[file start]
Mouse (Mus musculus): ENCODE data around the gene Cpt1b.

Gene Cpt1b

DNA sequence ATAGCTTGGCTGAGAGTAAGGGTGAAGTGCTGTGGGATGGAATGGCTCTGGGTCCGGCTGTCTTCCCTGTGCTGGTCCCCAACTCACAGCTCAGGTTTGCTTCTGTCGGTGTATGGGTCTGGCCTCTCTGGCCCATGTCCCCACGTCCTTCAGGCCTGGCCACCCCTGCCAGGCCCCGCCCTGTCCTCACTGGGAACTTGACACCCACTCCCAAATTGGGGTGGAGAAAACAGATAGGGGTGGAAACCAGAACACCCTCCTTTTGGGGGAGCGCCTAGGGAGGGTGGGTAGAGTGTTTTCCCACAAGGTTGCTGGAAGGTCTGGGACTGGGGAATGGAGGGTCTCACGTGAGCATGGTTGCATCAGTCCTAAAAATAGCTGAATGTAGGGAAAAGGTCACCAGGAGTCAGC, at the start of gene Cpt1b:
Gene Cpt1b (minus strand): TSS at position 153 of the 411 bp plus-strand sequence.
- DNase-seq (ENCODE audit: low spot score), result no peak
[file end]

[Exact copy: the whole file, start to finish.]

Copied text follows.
Mouse (Mus musculus): ENCODE data around the gene Cpt1b.

Gene Cpt1b

DNA sequence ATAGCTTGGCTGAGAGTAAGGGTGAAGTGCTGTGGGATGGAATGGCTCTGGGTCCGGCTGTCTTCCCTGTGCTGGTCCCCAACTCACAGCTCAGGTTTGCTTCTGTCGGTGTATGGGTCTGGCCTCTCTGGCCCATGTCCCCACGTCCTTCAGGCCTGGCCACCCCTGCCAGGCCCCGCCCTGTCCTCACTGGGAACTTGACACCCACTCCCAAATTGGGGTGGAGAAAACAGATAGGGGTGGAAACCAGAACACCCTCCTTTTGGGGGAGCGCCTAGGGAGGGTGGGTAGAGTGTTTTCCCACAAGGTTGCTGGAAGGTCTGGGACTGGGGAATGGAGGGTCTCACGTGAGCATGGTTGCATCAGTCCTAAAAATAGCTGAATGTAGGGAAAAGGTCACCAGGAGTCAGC, at the start of gene Cpt1b:
Gene Cpt1b (minus strand): TSS at position 153 of the 411 bp plus-strand sequence.
- DNase-seq (ENCODE audit: low spot score), result no peak